There, Lord Lindeth is enamored of Tiffany Wield, the local heiress, who is also quite possibly the most spoiled girl on earth. Tiffany has a companion, Ancilla Trent, a gently reared lady just about ready to be officially over the line into spinsterhood, who’s really there to try and control Tiffany’s wilder outbursts. Sir Waldo is enamored of her.

It’s no great mystery where this story is headed. And it’s fine, except Tiffany is so over the top spoiled, I kept getting pulled out of the story. No gently bred young lady of that time period could have gotten away with that behavior for so long. It’s a little too anachronistic for my tastes.

The Pilgrim of Hate – Ellis Peters

95e514747efe615597061796a67434f414f4141Here’s a Brother Cadfael book where the murder doesn’t occur in Shrewsbury (which is probably a good thing – all those murders in one town can’t be that good for civic moral).

At the same time as the festival of the Translation of Saint Winifred to the monastery, while pilgrims are arriving, the Abbot is returning from London, where a shocking murder of a partisan of the Empress Maud has shaken both sides of the Civil War. It’s only known that the killer was a young man, and that he may have headed in the general direction of the Shrewbury.

Naturally, he does come through Shrewsbury, and Brother Cadfael helps solve the crime, but this is a also a story about Brother Cadfael. The first book of this series was when the monks went to Wales to fetch Saint Winifred, and it was Brother Cadfael who ended up leaving her in Wales, substituting another body into the casket they transported. He believes she approved of this choice, and is still watching over them, but he would like some sort of sign that he did the right thing. And into this story returns his son, who he met several books ago, and does not know that Cadfael is his father. He is able to see Olivier again, and even tell his friend Hugh that he does have a son, even though he never intends to tell Olivier. And thus ends this book – feeling very much a transitional story, but still very enjoyable.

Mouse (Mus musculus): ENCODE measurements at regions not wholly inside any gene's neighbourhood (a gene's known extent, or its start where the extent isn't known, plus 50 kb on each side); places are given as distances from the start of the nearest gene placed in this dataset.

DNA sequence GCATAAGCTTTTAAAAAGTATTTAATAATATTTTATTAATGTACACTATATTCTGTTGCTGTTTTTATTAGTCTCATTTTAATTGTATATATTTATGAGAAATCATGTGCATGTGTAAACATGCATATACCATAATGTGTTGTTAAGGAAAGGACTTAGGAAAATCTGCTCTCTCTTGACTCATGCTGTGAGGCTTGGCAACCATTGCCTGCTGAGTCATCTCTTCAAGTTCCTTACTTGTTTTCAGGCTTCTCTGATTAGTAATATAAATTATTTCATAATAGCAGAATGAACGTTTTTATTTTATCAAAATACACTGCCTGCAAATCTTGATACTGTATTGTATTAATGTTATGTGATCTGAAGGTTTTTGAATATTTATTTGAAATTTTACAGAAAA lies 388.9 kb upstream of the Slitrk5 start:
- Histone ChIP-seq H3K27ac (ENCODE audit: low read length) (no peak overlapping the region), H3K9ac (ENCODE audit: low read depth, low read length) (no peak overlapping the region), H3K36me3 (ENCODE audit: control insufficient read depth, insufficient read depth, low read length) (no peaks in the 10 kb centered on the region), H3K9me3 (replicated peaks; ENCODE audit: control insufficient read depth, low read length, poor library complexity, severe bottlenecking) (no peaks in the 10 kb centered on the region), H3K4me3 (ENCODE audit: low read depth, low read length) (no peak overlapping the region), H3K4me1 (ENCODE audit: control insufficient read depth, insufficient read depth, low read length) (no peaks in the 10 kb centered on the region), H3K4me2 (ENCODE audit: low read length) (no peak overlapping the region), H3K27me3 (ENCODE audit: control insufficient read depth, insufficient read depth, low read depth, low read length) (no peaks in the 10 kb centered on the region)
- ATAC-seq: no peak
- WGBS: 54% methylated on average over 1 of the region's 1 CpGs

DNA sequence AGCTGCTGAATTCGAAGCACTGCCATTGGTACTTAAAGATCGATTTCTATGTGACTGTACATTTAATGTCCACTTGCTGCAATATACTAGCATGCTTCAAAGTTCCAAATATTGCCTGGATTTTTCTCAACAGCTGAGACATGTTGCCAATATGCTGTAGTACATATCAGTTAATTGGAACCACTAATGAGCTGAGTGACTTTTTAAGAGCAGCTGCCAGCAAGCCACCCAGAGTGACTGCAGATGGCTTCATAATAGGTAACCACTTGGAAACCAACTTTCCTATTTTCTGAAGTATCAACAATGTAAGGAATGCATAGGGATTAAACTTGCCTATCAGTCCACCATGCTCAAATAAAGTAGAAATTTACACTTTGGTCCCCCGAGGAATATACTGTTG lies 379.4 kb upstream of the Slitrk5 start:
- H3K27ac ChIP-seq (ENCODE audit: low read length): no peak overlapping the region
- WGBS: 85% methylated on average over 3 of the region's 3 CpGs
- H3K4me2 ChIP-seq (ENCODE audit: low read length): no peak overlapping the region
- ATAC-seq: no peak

Bath Tangle – Georgette Heyer

d2e1e9dc5d9445c597769635a67434f414f4141I’m only going to attempt a vague outline of this story, because if I tried to sketch the high level of the plots that actually culminate at the end, I’d both take too long, and end up being confusing.

Lord Spenborough was on his second wife, as his first marriage resulted only in a daughter – Lady Serena. The new Lady Spenborough is actually younger than her step-daughter, but they get along well, which is fortunate when Lord Spenborough dies, and the two of them are thrown together. Rather than spend time in the Dower House near the well meaning but irritating cousin who’s inherited the title (well, really, his wife, who’s a little too fond of her new title), they decide to take up residence in Bath.

Oh, and Serena was once engaged to the Marquis of Rotherham, a particular friend of her father’s, but called it all off once she realized they’d spend all their time arguing. So who does her father list as the guardian of her fortune? Rotherham, of course. You can obviously see where this is going, despite a whole bunch of other plot twists I am not even going to attempt to catalog. I’ve called some of Heyer’s book madcap before. This one brings new definition to the term.

Sylvester: or the Wicked Uncle – Georgette Heyer

34f4e669754e409596b66756d51434f414f4141Sylvester, the Duke of Salford, has decided he must marry, and has presented his mother with a rather exacting list of things he needs in this wife. Naturally, this flies out the window when he meets Phoebe Marlow. Pheobe’s the daughter of a dear friend of his mother’s, but she’s not necessarily high society. And to make matters worse, she’s written a novel all about the ton, and made Sylvester the villain.

So this turns into one of Heyer’s a nobleman must rescue a young woman who’s run away from home to escape some “terrible” fate, except, in this case, he’s the fate. This type of tale tends to get pretty mad cap, and this particular one probably takes the cake for mad cap – both Phoebe and Sylvester are quite capable of royally messing up a promising relationship. Throw in a trip to France, and things just get crazier.

I will say, I enjoyed this book – you can’t help but be caught up in the energy, and this runaway story works better than most.